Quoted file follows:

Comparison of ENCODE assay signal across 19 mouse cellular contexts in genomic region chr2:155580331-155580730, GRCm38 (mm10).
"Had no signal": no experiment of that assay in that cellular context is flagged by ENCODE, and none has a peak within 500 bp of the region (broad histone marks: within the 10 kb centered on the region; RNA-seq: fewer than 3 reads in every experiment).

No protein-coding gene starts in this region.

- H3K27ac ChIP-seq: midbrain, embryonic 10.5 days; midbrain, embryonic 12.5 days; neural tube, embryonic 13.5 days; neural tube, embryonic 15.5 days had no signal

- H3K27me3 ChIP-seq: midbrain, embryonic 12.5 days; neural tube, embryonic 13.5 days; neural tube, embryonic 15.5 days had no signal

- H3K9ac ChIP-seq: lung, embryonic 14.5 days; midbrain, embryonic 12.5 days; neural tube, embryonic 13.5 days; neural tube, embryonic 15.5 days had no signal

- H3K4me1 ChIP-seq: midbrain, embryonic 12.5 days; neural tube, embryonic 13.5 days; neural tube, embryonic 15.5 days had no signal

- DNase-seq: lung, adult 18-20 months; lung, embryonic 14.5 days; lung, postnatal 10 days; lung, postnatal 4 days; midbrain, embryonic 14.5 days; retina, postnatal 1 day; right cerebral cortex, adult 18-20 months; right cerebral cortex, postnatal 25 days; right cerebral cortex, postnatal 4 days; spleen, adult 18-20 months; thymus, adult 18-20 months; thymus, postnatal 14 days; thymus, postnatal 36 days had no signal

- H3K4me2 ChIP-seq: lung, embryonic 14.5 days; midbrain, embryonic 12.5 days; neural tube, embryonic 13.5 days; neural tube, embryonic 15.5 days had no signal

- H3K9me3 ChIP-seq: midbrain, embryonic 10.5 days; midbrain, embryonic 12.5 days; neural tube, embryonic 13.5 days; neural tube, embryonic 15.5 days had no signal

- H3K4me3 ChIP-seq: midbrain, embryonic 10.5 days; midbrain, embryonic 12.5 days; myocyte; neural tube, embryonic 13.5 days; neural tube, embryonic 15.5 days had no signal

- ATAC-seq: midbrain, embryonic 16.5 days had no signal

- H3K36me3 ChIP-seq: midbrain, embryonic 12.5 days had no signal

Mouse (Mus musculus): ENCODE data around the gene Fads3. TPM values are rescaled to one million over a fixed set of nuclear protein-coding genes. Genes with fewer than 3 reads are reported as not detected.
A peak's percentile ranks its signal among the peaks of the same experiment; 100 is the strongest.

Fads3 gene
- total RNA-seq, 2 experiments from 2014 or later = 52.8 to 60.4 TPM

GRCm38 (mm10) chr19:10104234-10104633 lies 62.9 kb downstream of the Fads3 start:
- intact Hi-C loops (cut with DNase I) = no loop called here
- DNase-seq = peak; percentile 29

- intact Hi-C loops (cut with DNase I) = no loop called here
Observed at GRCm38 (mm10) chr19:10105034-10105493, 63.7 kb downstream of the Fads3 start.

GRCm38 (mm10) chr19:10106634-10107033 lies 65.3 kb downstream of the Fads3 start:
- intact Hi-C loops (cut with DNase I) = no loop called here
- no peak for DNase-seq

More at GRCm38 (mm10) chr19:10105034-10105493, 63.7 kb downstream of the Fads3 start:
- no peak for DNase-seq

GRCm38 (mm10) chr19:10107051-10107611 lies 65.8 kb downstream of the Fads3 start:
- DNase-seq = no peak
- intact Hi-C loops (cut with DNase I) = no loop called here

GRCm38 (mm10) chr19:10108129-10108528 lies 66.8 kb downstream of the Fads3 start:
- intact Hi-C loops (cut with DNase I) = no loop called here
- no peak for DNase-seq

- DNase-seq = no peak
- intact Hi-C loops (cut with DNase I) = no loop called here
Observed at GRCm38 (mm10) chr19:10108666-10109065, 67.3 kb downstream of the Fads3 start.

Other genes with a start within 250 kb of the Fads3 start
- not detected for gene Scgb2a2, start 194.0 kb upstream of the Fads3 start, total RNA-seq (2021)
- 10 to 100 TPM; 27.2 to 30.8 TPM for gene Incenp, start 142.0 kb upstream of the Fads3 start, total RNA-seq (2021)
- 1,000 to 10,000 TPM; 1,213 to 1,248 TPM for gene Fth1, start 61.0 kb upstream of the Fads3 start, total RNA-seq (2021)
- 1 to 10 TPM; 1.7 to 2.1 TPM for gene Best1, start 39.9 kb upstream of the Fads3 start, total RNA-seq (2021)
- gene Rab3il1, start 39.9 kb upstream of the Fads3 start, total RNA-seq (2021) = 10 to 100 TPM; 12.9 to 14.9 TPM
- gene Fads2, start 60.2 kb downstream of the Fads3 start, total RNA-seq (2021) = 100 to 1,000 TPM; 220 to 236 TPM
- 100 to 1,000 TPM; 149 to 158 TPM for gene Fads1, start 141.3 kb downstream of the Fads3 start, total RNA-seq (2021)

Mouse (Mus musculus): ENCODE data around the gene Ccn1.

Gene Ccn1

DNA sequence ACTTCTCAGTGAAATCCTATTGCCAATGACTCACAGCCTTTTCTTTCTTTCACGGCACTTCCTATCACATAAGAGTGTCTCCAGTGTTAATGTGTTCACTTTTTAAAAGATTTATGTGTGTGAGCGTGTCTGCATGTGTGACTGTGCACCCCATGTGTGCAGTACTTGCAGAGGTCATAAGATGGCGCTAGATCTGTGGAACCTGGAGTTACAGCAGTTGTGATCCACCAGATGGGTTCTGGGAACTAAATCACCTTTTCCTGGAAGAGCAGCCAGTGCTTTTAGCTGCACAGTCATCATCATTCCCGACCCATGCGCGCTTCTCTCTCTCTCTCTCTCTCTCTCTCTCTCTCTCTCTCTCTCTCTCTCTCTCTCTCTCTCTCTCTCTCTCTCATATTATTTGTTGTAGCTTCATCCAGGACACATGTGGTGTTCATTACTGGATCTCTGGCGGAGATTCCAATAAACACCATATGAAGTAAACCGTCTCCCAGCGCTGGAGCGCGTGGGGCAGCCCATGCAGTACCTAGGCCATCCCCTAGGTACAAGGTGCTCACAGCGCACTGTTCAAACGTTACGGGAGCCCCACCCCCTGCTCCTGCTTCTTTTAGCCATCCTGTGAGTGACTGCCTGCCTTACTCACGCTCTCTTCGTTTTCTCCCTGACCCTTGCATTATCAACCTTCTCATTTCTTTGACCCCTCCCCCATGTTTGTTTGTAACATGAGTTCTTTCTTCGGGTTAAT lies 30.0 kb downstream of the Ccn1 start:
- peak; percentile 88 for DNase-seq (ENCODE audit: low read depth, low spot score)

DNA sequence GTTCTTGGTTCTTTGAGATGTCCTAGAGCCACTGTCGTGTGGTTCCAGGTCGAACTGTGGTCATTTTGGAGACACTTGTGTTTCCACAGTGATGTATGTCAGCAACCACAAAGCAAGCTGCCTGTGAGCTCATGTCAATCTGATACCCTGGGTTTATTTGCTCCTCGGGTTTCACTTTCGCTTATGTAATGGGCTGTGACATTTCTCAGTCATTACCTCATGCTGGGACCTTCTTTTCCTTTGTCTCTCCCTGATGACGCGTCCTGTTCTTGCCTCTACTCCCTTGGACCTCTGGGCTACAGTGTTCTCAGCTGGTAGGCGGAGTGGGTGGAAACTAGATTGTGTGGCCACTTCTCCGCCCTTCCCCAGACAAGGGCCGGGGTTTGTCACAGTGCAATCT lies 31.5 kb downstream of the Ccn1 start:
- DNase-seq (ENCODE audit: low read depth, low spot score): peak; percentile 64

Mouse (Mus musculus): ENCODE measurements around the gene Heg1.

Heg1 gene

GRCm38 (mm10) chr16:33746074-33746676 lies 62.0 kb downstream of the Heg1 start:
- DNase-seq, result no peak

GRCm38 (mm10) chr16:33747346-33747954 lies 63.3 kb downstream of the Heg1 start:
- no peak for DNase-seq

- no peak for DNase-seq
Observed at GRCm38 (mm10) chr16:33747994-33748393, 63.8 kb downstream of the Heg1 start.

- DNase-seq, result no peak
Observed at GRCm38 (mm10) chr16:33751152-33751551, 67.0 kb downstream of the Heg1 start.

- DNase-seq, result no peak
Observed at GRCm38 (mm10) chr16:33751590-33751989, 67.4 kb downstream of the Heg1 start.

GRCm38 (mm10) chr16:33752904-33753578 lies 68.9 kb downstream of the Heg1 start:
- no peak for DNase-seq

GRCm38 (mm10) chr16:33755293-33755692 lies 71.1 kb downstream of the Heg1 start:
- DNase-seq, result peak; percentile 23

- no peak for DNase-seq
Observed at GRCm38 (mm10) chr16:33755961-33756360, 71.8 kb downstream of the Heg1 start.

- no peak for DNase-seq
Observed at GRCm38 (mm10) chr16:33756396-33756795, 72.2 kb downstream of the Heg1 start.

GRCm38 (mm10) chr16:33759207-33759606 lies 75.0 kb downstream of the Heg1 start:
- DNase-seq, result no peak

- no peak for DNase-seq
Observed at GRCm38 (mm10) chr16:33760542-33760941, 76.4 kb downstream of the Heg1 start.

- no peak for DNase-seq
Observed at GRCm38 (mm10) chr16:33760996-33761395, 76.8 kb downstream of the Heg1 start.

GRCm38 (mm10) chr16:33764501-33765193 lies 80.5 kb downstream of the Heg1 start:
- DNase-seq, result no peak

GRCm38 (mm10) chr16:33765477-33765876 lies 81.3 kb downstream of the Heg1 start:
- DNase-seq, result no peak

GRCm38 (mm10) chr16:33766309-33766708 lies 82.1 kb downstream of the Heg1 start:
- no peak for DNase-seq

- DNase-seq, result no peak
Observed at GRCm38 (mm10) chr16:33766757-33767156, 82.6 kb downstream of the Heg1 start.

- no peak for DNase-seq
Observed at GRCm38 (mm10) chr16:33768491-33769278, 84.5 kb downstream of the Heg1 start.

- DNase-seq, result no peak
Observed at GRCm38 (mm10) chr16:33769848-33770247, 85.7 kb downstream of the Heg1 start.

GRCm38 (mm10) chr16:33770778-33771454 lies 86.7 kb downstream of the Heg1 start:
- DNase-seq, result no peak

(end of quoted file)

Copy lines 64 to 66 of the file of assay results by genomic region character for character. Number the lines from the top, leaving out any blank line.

- no peak for DNase-seq

GRCm38 (mm10) chr16:33755293-33755692 lies 71.1 kb downstream of the Heg1 start:
- DNase-seq, result peak; percentile 23